The purpose for working on your mind game is to optimize your mental, emotional and physical states while engaging in the game of golf. This series on the Mental Game is focused on providing you techniques to accomplish this objective.

Technique: Managing Your Internal Dialogue

Bill was a shot ahead in his club championship on the final day. On the first tee he pulls his drive deep left into the woods and he immediately begins to berate himself with a series of invectives that culminates in slamming his driver back into his bag. He walks down the fairway shaking his head and mumbling to himself. “You dummy… you idiot, what a dumb way to start.” The day goes downhill from there as the mistakes begin to accumulate.  Remember that day?  Perhaps you’ve started a round this way yourself?

I have an important question concerning the above scenario. How does your brain and body know you are just kidding and don’t really mean it?  The answer is, it doesn’t. Whoops.  Do you really want to send a message to yourself that you are a dummy? Do you actually believe this message? I think not. When analyzed, this is just your way of demonstrating your disappointment in yourself and your performance in that moment.

Let’s examine this phenomenon for a minute. What we know is that your body is always arranging itself to support the state you are in, whether you are aware and conscious of that state or not.

For evidence I would ask you to try the following. Stand up and demonstrate being mildly depressed. Having done this demonstration dozens of times I know what you will do. You will drop your shoulders, look down and to your right, change your breathing to your abdomen area and let your entire body go into a slouch. The reason, you KNOW what a state of depression looks like and can represent that state in your body. It is your body’s way of doing what you are asking.

Now, try the same exercise, only this time, demonstrate being very exuberant. You will pull back your shoulders, look up and begin to breathe briskly from your upper chest and most likely begin to smile slightly. Again, your body is arranging itself to support the state you are instructing it to adopt. With this arrangement, comes an entire supporting internal set of chemicals, both good and bad.

Here is a statement that most people find profound once they understand the implication for self-management. For every thought you have there is an associated physiology. For every physiology you have, there is an associated thought.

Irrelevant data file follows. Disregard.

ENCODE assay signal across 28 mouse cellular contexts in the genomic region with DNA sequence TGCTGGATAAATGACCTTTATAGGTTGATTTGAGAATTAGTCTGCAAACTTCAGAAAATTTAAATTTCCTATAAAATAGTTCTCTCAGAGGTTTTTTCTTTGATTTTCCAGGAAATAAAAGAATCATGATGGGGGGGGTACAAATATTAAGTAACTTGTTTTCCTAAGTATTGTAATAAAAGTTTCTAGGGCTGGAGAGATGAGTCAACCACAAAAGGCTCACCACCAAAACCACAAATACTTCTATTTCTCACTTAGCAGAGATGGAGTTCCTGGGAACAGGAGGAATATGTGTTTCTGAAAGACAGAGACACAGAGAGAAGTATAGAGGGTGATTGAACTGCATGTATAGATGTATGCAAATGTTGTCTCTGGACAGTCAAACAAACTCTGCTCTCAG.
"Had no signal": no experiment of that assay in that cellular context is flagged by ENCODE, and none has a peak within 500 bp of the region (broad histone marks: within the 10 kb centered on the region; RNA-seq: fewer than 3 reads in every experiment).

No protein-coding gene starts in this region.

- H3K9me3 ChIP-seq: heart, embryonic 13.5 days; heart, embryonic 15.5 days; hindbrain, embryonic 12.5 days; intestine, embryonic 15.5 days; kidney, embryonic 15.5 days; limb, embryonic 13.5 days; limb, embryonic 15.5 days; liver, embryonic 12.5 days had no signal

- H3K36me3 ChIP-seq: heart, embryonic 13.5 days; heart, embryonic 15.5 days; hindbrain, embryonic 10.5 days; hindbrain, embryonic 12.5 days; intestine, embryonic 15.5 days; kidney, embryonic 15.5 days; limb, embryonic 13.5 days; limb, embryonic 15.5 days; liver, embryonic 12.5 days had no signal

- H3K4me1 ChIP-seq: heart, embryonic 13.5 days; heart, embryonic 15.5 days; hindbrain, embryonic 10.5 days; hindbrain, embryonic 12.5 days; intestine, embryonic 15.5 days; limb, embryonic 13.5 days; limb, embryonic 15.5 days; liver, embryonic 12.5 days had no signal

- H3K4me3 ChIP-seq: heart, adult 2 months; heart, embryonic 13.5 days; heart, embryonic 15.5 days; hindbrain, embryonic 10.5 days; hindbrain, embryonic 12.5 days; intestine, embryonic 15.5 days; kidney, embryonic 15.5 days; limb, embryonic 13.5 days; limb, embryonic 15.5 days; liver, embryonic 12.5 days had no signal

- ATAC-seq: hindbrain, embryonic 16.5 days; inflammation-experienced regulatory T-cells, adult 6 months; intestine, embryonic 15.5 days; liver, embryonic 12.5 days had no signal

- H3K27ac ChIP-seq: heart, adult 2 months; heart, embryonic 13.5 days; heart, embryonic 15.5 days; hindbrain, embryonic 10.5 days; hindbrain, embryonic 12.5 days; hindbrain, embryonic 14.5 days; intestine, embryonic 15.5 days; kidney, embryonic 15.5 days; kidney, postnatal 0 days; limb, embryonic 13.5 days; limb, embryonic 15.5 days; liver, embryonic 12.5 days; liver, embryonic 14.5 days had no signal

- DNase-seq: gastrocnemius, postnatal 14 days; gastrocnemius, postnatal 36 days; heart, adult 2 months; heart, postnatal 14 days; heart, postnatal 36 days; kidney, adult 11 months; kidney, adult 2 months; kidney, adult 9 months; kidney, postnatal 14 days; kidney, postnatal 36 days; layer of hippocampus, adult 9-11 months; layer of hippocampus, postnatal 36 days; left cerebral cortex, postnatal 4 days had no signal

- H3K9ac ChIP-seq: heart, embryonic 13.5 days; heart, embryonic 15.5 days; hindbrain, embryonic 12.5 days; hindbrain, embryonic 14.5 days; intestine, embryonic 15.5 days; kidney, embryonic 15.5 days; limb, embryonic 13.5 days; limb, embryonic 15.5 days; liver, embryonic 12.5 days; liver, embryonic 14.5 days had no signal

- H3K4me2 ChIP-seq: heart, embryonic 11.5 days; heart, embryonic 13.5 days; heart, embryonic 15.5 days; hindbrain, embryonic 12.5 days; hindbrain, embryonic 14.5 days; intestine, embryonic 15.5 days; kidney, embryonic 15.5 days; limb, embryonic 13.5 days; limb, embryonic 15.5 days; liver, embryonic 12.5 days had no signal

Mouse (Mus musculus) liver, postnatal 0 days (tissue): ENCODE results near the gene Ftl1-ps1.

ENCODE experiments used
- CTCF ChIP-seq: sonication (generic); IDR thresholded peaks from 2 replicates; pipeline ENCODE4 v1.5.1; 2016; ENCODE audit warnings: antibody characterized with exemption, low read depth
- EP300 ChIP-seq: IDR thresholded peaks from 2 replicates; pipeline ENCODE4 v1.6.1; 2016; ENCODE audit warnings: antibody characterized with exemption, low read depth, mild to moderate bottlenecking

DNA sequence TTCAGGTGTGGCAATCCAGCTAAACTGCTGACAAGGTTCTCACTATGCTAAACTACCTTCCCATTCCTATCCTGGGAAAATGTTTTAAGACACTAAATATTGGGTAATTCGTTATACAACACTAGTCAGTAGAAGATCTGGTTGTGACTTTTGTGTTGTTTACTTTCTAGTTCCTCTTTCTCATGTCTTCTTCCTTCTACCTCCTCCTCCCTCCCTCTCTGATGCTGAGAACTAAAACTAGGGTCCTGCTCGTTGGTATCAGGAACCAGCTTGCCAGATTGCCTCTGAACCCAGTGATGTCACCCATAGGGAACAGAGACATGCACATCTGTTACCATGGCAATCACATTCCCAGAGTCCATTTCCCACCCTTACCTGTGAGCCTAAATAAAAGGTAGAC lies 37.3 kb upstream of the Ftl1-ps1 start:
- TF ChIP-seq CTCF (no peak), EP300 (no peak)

That’s right. Your body is always listening to your dialogue and seeking to put itself into a supportive state, even if that state is not resourceful.  Remember my example of how Bill’s performance went downhill as he told himself he was a dummy and an idiot?  He was literally undermining himself by insuring his mind and body and emotions were in a non-resourceful state. He wasn’t giving himself a chance

Managing Your Internal Dialogue

Unless you are electrically or chemically altered you have a constant stream of dialogue running through your mind. Your internal dialogue is that omnipresent voice that is constantly pumping out advice, warnings, adulation, or admonitions. Often times your dialogue is plainly non-sense.  What I want you to understand is that your body and emotions are paying attention.

Therefore, it makes sense to be aware of what instructions you are issuing and practice positive dialogue and techniques when seeking to become skilled at any sport (or anything else in your life). This approach holds true whether you are practicing on the range or playing a round.

There are two approaches to managing your internal dialogue that I’ve found work well.

  1. Block the dialogue for a brief period. With training and practice you can learn to shut your internal dialogue down briefly (10 seconds is really good). If you are plagued by too many thoughts during your swing, try these techniques.
    1. Try humming during your shot. You can’t hum and think at the same time.
    2. Focus on your breath by being aware of the air coming in and out.
  2. Become aware of when your dialogue turns negative and learn how to re-program your thoughts into a positive direction.
    1. Develop a series of ‘go to’ positive statements for specific conditions you will experience in playing golf.  You hit a bad shot and your thinking is to “store this as feedback for getting better” or “how lucky I am to be out here playing golf” or “what an interesting game”.
    2. When you become aware of negative thoughts, give yourself 20 seconds to let go of the negative emotion. Go ahead and have the negative emotion and then let it go.
    3. Establish what we call the 10-YARD RULE. This means you never allow yourself to ruminate on a bad shot more than 10 yards from where you hit it. Rumor has it that this is one of Tiger’s secrets.

Practice these management techniques prior to getting on the course or range and you will shorten the time between having a negative dialogue and eliminating it. Remember, your objective is to optimize your performance, so keep your resourcefulness at peak states and give yourself a chance.